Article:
Gastric Sleeve Surgery – Terminology & Glossary

Gastric sleeve surgery is a form of weight loss surgery used to help morbidly obese patients use weight effectively. Bariatric surgeries are used after a patient shows a pattern of failed diets with proper diet and exercise. After a series of tests, their eligibility is determined. During this surgery, the stomach is reduced to about 25% of its original size by removing a large portion of it. The result of this surgery is the creation of the sleeve. This procedure permanently reduces the size of the stomach and is irreversible.

Terminology Associated with Gastric Sleeve

Absorption and Malabsorption: Absorption relates to the process in which digested food is absorbed by the lower portion of the small intestine into the blood. Malabsorption pertains to digest the food that isn’t absorbed by the small intestine. Gastric sleeve surgery allows for absorption, which reduces the risk of nutritional deficiencies after surgery, but does use malabsorption to promote weight loss.

Bariatric: /Greek root bar- (“weight”), -iatr (“treatment”), -ic (“pertaining to”)/ This has to do with weight or weight reduction.

Bariatric surgery: Any type of weight loss surgery

Body Mass Index: This is a way to figure out the degree of excess weight and is determined by one’s weight and height.

Comorbidities: These are diseases or illnesses that are caused by one’s continued morbid obesity. Some of them include high cholesterol, high blood pressure, diabetes, sleep apnea, and arthritis.

Dumping Syndrome: This is a potential risk for gastric sleeve patients and includes nausea, upset stomach, vomiting, diarrhea, and lightheadedness.

Laparoscopic surgery: A minimally-invasive surgery in the stomach.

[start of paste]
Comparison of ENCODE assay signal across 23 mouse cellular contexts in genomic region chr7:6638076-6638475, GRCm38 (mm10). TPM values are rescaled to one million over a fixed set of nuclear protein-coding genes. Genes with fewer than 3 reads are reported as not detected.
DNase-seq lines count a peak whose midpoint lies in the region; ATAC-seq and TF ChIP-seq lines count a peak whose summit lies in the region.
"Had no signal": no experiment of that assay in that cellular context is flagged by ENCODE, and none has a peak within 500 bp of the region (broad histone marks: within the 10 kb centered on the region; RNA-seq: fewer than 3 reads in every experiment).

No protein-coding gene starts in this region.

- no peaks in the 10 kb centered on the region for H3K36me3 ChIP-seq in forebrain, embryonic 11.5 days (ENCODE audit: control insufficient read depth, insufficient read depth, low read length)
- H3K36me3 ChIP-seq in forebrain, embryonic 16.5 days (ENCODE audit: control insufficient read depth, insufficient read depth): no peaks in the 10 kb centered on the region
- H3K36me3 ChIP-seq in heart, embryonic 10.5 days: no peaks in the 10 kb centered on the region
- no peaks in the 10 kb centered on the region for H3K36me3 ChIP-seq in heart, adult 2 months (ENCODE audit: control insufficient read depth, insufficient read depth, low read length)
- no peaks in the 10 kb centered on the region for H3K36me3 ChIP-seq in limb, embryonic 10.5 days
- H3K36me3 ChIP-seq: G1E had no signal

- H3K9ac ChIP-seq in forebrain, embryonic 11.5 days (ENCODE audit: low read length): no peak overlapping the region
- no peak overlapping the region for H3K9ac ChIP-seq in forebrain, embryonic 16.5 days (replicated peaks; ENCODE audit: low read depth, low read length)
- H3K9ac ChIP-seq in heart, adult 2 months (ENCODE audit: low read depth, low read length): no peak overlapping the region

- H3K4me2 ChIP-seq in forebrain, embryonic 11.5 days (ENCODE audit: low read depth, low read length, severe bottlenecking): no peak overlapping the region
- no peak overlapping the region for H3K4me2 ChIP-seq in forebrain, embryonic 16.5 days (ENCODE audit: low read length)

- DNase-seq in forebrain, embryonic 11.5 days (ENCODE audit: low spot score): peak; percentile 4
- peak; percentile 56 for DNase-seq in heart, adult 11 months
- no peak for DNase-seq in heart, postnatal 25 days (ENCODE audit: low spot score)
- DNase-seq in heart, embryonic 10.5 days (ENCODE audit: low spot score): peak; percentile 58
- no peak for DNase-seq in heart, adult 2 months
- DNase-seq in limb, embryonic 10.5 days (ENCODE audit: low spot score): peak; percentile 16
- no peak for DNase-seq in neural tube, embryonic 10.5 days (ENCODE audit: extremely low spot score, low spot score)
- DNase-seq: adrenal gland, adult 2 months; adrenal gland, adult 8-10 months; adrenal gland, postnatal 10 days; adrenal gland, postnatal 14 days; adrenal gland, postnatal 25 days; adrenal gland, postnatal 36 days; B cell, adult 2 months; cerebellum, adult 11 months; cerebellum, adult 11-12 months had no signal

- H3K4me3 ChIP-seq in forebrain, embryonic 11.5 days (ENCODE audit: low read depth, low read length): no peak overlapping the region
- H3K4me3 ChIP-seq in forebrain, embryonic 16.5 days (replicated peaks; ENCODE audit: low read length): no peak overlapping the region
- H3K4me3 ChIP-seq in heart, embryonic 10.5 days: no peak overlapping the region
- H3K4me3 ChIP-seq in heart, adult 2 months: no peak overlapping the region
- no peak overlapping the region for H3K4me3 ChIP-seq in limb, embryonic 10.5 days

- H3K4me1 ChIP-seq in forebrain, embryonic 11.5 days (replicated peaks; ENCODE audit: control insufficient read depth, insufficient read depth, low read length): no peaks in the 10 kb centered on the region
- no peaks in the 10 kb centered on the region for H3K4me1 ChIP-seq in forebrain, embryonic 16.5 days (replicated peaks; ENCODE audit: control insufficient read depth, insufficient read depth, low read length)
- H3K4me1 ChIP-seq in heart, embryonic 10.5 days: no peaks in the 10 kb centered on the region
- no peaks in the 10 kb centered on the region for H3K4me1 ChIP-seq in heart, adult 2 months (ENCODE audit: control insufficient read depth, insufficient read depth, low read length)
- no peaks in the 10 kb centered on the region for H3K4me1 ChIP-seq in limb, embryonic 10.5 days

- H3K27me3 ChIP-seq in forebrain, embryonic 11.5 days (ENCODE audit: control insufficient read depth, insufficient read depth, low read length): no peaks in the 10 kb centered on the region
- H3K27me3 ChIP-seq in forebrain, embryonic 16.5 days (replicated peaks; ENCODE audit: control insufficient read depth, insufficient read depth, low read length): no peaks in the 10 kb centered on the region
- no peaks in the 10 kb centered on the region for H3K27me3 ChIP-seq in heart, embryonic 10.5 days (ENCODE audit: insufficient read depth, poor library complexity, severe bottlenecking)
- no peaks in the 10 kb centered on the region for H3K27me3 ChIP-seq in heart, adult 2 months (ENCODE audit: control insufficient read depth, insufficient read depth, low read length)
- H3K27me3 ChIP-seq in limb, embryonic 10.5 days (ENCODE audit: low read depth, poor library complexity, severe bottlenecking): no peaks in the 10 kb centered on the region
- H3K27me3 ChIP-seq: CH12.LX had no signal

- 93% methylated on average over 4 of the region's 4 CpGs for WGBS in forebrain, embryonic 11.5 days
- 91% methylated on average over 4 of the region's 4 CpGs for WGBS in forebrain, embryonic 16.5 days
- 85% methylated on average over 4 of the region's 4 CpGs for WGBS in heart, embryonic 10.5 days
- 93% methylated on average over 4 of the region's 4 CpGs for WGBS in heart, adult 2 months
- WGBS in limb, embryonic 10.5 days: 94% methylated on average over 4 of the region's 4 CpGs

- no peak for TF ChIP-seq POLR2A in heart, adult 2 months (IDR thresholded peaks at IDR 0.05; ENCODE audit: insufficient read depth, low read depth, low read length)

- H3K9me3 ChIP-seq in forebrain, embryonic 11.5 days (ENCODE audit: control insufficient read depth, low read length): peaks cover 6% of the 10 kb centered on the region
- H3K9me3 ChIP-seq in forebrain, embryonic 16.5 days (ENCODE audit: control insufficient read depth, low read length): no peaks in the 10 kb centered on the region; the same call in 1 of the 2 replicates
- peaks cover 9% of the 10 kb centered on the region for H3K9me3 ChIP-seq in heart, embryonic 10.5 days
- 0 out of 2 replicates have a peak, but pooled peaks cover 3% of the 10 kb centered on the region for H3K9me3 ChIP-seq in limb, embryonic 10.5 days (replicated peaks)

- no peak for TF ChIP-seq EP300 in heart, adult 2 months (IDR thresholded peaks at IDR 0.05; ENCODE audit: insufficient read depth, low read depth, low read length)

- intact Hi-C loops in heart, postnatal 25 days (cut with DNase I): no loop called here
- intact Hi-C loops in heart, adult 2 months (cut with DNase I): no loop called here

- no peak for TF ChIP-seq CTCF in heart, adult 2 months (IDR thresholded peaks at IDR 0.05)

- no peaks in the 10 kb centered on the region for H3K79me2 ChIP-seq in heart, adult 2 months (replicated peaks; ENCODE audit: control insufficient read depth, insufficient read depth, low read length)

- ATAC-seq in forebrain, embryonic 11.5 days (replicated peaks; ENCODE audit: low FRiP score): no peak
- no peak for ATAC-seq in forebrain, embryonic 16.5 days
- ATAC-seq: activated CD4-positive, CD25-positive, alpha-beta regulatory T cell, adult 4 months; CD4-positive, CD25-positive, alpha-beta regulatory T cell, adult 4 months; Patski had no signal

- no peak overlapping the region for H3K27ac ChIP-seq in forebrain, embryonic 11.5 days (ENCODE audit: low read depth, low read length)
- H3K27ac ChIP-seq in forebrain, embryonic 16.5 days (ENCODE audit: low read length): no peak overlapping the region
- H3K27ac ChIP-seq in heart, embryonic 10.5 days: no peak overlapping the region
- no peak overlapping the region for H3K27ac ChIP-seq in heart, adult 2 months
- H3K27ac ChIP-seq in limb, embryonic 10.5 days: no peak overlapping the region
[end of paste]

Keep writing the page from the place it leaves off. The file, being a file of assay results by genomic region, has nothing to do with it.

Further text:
Laparoscopy: This is a surgical method that allows a surgeon to see and treat issues in the abdomen with instruments and a fiber-optic camera. This type of surgery promotes a faster recovery time and lowers the risk of complications related to surgery.

Minimally-invasive: This type of surgery uses small incisions in the stomach and leads to fewer scars, less pain, and a shorter hospital stay.

Sleeve Gastrectomy (Gastric Sleeve): This weight loss procedure decreases the size of the stomach, which limits the amount of food that can be eaten and absorbed in the body. During this procedure, a thin sleeve of the stomach is created (or a pouch) that is stapled together. The sleeve is similar to the size of a banana. Patients feel full sooner and stay satisfied longer leading to extreme weight loss. This type of weight loss procedure allows for normal absorption and digestion.

Surgery Criteria: The National Institutes of Health has professional guidelines for deciding whether or not weight loss surgery is the right treatment option. A candidate typically must be over 100 pounds or more above their ideal body weight with a body mass index of over 40 or over 35 with comorbidity.